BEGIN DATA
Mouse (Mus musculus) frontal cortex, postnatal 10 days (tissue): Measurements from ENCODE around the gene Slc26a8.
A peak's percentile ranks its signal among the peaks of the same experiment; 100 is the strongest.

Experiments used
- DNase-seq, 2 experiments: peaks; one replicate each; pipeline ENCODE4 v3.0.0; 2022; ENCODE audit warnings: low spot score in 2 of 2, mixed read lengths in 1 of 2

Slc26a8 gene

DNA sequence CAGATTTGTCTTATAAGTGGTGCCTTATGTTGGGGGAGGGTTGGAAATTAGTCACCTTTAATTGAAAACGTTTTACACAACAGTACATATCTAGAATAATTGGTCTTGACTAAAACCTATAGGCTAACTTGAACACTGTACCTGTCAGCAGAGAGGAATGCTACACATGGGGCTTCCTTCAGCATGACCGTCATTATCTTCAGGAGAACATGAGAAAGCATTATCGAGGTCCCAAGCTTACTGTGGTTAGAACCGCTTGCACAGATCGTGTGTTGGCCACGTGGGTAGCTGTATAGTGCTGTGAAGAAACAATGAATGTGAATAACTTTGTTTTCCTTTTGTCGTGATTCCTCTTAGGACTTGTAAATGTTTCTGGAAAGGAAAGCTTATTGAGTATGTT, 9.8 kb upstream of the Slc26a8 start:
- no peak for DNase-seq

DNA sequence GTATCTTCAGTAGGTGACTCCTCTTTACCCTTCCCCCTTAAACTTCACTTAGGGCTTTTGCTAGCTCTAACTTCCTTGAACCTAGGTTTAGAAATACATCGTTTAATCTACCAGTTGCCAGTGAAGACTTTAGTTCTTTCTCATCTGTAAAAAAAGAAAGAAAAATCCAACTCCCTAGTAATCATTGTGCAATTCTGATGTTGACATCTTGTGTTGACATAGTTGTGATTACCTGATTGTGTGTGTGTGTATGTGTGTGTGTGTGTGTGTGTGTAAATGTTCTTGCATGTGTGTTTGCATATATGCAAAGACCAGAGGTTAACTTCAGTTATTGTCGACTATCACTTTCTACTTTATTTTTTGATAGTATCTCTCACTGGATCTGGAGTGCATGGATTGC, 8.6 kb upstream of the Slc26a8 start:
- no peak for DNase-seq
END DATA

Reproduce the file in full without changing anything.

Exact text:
Mouse (Mus musculus) frontal cortex, postnatal 10 days (tissue): Measurements from ENCODE around the gene Slc26a8.
A peak's percentile ranks its signal among the peaks of the same experiment; 100 is the strongest.

Experiments used
- DNase-seq, 2 experiments: peaks; one replicate each; pipeline ENCODE4 v3.0.0; 2022; ENCODE audit warnings: low spot score in 2 of 2, mixed read lengths in 1 of 2

Slc26a8 gene

DNA sequence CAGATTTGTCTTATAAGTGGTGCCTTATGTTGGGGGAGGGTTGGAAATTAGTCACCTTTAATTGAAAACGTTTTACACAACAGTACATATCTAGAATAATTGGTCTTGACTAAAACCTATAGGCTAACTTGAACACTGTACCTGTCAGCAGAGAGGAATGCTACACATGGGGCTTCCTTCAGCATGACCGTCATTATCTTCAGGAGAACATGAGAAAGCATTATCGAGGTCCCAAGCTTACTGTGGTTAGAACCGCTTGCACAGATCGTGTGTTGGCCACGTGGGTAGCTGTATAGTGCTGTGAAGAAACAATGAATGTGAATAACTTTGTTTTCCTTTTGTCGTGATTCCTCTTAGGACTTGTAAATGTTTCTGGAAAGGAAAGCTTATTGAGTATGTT, 9.8 kb upstream of the Slc26a8 start:
- no peak for DNase-seq

DNA sequence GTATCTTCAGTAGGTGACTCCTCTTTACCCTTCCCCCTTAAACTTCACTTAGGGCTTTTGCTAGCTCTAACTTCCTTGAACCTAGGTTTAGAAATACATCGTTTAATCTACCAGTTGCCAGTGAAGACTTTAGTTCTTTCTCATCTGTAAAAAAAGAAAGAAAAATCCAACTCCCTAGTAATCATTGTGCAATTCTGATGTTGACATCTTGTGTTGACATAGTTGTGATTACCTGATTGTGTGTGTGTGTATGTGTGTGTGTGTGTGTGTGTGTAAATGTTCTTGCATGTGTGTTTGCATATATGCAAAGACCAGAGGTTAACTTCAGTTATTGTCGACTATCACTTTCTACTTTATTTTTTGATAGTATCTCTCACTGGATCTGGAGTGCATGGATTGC, 8.6 kb upstream of the Slc26a8 start:
- no peak for DNase-seq